Restaurant worker’s query triggers back-payments of $22,000

Posted by James Ferre on 6th July 2009

A young Hobart restaurant worker who believed she was being underpaid has triggered a review of the entitlements of more than 220 of her co-workers.While the 22-year-old will be reimbursed almost $70, another 129 staffers will also be back-paid a total of more than $22,000.

The underpayments came to light after the restaurant agreed to do an internal audit following the young woman’s initial complaint to the Fair Work Ombudsman.

Fair Work Ombudsman Executive Director Michael Campbell said the woman came forward concerned that she was not receiving penalty rates for shift work. Inspectors discovered the woman, a casual employee, was receiving $15.60 an hour, when she should have been getting $17.17 (the adult minimum wage of $14.31 plus a 20 per cent loading).

She was owed $68.59 for the short period she had been employed.

Mr Campbell added that the restaurant owner was upset to learn he had been underpaying the worker, as he had engaged an industrial relations consultant to frame his staff collective agreement.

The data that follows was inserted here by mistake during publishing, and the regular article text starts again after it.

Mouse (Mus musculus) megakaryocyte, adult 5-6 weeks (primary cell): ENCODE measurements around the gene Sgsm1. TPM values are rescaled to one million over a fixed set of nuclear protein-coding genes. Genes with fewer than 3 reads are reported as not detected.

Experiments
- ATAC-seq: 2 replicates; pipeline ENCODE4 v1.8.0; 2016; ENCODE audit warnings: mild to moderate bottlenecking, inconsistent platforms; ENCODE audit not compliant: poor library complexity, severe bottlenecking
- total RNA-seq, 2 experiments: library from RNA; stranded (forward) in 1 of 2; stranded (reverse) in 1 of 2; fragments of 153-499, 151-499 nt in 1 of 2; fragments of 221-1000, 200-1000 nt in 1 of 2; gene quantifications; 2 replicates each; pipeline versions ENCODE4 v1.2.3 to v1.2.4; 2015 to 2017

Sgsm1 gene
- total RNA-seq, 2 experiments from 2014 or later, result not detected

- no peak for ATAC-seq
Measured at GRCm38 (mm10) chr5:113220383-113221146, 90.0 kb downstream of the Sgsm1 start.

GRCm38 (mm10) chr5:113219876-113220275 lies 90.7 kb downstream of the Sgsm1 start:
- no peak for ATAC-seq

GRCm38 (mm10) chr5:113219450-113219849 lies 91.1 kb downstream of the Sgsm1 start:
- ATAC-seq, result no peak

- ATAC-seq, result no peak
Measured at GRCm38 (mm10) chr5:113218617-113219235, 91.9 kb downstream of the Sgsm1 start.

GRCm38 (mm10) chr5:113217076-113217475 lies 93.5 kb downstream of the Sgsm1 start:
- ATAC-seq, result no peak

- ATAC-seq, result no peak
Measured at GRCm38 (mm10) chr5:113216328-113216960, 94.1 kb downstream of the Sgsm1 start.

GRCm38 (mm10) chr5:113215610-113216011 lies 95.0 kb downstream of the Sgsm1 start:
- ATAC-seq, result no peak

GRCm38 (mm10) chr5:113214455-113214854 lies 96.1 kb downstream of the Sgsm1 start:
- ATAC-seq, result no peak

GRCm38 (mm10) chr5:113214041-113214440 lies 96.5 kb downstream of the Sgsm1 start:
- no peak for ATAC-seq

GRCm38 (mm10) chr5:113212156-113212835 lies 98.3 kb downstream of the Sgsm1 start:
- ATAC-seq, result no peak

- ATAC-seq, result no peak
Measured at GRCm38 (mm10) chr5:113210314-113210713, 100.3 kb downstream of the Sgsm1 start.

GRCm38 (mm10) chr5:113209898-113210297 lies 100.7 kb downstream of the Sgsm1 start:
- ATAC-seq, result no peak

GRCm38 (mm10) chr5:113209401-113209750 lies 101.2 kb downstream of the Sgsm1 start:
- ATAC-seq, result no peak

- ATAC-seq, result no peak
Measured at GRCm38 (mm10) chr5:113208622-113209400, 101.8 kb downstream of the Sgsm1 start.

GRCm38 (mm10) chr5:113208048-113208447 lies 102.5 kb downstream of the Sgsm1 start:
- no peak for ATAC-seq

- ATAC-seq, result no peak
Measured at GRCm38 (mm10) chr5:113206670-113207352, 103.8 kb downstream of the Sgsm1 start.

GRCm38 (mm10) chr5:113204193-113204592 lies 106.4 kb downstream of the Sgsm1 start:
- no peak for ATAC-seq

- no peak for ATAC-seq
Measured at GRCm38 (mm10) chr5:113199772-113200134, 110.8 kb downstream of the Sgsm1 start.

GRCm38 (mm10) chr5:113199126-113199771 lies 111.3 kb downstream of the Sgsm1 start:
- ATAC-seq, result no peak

The employer was asked to review the employment records of all staff or face a formal investigation and potential legal action.

“The employer has co-operated and those calculations are now complete, revealing that 129 other staff at the restaurant have been inadvertently short-changed a total of $22,228.09,” Mr Campbell advised.

These payments are now being made voluntarily by the employer.

Mr Campbell said the case highlighted the importance of young workers concerned about their entitlements to come forward and assistance from the Fair Work Ombudsman, and epitomised the need for owners and management to ensure they understand the rights of their employees.

“We take all complaints very seriously and will investigate every matter thoroughly to ensure the workplace rights of employees are upheld,” he said.

Workers and employers can contact the FWO Infoline on 13 13 94 or visit www.fwo.gov.au for assistance.

A new specialist education team has been charged with assisting small to medium sized businesses understand the changes to national workplace relations laws.